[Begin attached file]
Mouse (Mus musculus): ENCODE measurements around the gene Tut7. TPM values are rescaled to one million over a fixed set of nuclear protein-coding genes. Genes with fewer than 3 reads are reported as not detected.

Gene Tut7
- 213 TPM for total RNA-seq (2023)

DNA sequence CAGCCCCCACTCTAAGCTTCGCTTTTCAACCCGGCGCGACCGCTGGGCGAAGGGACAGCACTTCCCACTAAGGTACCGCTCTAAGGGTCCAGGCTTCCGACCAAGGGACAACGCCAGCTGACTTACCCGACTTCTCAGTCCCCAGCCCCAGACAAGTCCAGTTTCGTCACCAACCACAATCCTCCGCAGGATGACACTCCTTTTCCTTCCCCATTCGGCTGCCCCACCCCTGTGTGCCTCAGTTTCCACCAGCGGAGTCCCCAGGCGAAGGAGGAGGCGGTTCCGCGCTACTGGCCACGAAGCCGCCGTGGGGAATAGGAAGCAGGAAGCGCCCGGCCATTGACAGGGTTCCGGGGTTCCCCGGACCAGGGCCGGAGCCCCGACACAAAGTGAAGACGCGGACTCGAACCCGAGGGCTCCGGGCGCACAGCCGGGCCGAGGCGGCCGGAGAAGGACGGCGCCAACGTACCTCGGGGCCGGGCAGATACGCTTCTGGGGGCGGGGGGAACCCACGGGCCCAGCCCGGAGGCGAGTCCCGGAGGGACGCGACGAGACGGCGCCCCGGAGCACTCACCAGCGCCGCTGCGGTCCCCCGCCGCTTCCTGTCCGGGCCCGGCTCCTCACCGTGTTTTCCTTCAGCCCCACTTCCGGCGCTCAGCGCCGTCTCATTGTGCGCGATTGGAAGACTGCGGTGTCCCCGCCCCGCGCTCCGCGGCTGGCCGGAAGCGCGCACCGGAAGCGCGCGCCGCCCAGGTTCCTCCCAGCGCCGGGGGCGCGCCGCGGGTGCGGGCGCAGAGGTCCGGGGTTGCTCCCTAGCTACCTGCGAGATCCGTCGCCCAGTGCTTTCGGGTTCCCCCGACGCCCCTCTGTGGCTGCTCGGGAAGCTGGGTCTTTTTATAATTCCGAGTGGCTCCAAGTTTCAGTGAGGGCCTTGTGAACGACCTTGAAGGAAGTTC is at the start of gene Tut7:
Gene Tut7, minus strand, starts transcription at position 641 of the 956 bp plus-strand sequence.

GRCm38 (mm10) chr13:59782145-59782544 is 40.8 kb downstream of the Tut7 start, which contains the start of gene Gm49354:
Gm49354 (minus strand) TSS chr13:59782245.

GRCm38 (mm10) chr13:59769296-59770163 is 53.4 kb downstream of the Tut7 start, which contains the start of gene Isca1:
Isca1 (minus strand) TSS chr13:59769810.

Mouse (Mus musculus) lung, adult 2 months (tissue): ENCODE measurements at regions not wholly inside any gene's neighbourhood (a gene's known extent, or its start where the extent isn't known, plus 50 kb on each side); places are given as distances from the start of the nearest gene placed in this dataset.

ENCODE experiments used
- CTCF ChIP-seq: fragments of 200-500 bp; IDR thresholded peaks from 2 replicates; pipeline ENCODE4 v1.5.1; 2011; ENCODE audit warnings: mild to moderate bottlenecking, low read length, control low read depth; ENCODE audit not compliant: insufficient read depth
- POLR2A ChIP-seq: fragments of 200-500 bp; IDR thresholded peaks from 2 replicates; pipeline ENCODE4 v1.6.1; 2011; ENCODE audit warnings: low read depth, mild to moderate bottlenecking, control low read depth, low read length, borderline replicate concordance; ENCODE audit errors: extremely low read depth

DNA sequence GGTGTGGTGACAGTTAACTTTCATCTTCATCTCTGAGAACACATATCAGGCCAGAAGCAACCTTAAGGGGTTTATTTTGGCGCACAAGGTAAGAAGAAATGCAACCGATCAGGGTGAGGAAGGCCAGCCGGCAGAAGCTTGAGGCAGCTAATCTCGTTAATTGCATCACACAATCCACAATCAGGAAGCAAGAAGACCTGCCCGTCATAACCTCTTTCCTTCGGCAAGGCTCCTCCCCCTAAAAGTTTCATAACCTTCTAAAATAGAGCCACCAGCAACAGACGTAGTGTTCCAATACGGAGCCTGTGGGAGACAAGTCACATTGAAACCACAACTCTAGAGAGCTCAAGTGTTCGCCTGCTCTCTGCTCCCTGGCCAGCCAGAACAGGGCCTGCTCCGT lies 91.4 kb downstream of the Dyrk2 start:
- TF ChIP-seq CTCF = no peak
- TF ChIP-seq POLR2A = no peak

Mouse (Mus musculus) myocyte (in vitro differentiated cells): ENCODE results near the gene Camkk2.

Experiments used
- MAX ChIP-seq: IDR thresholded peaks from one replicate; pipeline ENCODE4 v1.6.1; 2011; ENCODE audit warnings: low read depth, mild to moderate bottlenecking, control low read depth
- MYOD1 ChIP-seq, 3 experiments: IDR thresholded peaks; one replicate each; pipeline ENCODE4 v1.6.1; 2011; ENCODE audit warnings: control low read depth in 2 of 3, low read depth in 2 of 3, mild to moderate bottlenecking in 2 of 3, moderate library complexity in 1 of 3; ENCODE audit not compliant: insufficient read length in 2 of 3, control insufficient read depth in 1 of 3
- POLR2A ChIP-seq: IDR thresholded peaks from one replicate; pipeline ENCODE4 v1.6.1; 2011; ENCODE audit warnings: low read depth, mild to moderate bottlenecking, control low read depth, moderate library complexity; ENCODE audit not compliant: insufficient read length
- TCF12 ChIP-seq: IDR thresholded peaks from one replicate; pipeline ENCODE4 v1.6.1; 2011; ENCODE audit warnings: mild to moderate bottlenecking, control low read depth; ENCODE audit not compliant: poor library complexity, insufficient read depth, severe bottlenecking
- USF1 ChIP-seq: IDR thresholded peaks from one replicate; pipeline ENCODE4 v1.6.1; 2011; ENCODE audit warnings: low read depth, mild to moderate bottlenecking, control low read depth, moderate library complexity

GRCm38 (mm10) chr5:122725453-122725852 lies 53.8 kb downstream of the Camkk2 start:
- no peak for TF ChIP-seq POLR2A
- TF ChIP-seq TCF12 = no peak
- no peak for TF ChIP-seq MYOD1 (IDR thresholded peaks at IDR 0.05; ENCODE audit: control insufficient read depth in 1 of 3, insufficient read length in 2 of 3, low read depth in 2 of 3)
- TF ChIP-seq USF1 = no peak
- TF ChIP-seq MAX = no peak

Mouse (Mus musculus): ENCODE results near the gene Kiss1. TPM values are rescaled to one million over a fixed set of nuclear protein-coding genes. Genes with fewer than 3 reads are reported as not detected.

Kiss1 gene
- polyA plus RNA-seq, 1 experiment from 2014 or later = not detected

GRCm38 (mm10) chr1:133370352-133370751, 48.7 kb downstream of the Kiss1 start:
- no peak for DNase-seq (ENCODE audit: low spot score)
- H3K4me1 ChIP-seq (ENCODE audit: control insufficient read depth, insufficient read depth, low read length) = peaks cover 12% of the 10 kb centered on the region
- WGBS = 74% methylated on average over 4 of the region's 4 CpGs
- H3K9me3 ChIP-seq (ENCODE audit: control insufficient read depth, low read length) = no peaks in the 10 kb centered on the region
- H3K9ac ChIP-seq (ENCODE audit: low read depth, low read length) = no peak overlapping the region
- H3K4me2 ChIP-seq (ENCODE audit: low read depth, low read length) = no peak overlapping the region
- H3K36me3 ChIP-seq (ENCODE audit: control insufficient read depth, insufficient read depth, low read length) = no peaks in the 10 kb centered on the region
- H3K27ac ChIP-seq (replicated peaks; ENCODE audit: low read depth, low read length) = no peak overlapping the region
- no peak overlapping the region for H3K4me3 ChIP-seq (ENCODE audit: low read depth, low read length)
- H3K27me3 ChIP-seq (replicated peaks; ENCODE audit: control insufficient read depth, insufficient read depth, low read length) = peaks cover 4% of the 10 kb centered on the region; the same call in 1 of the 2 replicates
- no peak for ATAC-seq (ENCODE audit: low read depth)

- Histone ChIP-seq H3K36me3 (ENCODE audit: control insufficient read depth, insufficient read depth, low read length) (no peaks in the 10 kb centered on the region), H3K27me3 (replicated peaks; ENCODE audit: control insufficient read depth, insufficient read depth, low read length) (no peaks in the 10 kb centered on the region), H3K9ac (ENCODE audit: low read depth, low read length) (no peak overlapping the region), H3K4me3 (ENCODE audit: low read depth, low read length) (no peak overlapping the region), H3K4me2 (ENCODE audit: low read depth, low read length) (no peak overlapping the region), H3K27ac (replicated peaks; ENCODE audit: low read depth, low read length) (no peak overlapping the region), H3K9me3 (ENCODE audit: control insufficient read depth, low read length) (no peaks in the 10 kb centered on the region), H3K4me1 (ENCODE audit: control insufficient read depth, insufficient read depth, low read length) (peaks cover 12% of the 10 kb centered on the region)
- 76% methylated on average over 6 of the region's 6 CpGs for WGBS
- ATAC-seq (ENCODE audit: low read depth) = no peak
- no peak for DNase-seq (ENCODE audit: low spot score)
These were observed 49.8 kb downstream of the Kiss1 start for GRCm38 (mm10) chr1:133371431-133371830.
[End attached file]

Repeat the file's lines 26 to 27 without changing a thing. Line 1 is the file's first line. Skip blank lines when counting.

- TF ChIP-seq TCF12 = no peak
- no peak for TF ChIP-seq MYOD1 (IDR thresholded peaks at IDR 0.05; ENCODE audit: control insufficient read depth in 1 of 3, insufficient read length in 2 of 3, low read depth in 2 of 3)